Quality/Length of Call - page 2
Our call center of 7 RN's perform nursing triage in addition to physician referral for the general public. Our focus has been on quality of care and customer service. We use medically approved... Read More
0Jun 25, '04 by hipab4handsYou get 15 minutes per call? I want to come work with you
At our call center, I have to average 8.5 minutes- total time for assessment, documenting, etc., If our work times are longer than that, we get counselled for not being fast enough.
When our calls are reviewed- there is a 4 page quality checklist that is used by the supervisor for "quality review" for each call.
The funny thing is that I've asked to have a copy so that I know exactly what
we are being scored on. The higher ups refuse to let us have a copy because they say it's "restricted material". I've pointed out that its impossible to improve, when you don't even know what your being graded on.
0Jun 25, '04 by hipab4hands.
This was per URAC's recommendations during their recent recert. visti. Do all of you have to ask all this stuff before you triage a caller?[/QUOTE
No,we don't have to get that specific info before we start to triage the patients. However, we are supposed to open the patient's electronic chart and look at hx/meds during the call.
We work off of a written protocol that may have as few as 5 questions to some that are 20 or more questions. You're right in that this tick's off a lot of parent when they want to get simple directions such as taking a temp or how much otc tylenol to give their child.
0Nov 14, '04 by laurasc8 to 15 minutes per call eh? Gee, I wish! I work the telephone triage desk at a large family practice clinic where we not only triage patients from our clinic and call group (ie other docs when they are not in their ofice) but we also book appointments, chase down results, refill rx's over the phone and deal with a myriad of other problems. Calls come in fast and furious with an average of 80 incoming calls per 7.5 hour day. It's not uncommon for us to be on the phone and have our second line ringing or to pick up 15 voice mail messages at a time. Often the receptionists will keep an eye on our lines and transfer a call to us the moment we hang up from another call. If I spend 5 minutes on the phone with someone then it's a long time and charting consists of either our notes in the telephone message pad or in the case of something serious I have to run to the file room and pull the paper chart.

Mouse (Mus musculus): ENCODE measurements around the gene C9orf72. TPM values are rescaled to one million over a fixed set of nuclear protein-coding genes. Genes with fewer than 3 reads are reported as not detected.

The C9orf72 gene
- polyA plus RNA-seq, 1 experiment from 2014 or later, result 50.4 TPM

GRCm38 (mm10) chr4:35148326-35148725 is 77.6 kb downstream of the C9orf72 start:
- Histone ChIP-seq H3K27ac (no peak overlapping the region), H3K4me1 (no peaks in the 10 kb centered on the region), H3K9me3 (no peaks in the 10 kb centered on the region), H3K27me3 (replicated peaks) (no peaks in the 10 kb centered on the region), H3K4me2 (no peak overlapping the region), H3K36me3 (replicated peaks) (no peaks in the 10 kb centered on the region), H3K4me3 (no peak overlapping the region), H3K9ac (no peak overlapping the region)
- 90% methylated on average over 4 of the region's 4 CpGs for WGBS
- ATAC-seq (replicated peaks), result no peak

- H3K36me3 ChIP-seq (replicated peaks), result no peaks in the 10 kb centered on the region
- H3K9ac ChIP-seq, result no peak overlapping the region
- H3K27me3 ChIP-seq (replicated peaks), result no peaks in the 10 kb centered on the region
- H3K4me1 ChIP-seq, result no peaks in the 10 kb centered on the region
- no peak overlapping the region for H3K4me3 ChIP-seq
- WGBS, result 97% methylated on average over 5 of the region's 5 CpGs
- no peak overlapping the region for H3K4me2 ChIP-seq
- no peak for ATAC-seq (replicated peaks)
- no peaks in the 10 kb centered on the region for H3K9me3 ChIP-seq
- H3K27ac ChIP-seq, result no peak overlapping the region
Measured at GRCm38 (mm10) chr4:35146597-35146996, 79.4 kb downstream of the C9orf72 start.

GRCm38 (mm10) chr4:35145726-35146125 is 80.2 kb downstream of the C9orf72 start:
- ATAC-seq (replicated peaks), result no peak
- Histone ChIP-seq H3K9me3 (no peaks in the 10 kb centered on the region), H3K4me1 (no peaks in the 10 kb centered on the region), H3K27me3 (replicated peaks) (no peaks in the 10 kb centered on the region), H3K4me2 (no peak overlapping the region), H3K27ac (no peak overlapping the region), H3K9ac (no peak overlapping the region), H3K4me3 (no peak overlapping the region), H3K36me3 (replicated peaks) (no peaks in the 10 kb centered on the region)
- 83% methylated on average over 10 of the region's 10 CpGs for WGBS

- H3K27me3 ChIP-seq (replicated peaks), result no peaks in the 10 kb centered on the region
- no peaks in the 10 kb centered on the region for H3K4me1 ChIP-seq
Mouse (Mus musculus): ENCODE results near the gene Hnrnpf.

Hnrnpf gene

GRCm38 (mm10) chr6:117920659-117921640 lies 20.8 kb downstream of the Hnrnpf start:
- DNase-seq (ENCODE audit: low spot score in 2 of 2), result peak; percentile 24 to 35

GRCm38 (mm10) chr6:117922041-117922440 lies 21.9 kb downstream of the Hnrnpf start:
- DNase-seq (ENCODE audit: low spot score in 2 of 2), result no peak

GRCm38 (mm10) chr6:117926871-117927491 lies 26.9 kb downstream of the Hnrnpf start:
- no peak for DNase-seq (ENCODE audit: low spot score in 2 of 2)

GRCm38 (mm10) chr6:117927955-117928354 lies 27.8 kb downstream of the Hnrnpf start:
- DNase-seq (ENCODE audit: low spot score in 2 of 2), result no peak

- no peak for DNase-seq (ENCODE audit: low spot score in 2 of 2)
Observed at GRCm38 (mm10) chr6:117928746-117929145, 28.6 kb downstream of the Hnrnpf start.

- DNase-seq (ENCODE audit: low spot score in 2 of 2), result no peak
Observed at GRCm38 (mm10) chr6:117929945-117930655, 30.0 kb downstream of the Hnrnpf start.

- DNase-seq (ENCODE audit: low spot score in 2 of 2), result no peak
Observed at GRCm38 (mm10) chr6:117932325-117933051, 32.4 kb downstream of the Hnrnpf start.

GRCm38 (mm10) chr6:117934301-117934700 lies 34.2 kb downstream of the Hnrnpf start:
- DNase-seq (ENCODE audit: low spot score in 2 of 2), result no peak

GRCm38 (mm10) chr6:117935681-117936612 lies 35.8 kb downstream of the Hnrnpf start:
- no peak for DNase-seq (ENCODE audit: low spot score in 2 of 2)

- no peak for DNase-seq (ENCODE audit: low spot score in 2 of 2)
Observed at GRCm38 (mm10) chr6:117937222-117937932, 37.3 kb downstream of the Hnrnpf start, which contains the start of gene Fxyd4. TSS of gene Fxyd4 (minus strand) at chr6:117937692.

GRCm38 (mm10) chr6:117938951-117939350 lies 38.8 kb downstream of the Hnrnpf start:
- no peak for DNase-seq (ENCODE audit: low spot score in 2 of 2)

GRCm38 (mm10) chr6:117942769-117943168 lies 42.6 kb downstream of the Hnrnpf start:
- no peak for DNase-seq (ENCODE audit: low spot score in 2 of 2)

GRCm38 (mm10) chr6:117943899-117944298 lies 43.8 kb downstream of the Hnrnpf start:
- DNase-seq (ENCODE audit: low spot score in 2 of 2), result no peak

No, it's not safe. Yes, it scares me to half to death. No, I haven't made a mistake yet. And yes, I will eventually go looking for something else.
0Nov 18, '04 by mattsmom81Wow. Reading the posts on phone triage has given me new insight. As nurses it seems we are never free from supervisors pressuring us to do more work faster with less.
I would also want to know how my BON defines phone triage and what standards of care I accept in that role. I would not like being time limited so severely...not if I am the one taking the responsibility.
0Nov 21, '04 by mcdicarloQuote from ShotzieUNBELIEVABLE!
The national standard for calls is 8-15 minutes. Carol Rutenberg, a nationally known speaker and instructor on telephjonme trioage says that is you are doing a call in less than 7 minutes you are not doing a good job.
It's time for you to do your own research and take your own information to your managers and your attorneys. There are people who are the cutting edge information leaders in this field and most of them are willing to speak to you on the phone. I'm off til next week but when I get to work I will email you contact information on Carol Rutenberg.
Telephone triage nurses clearly DO have a relationship with their patients and getting their history is important.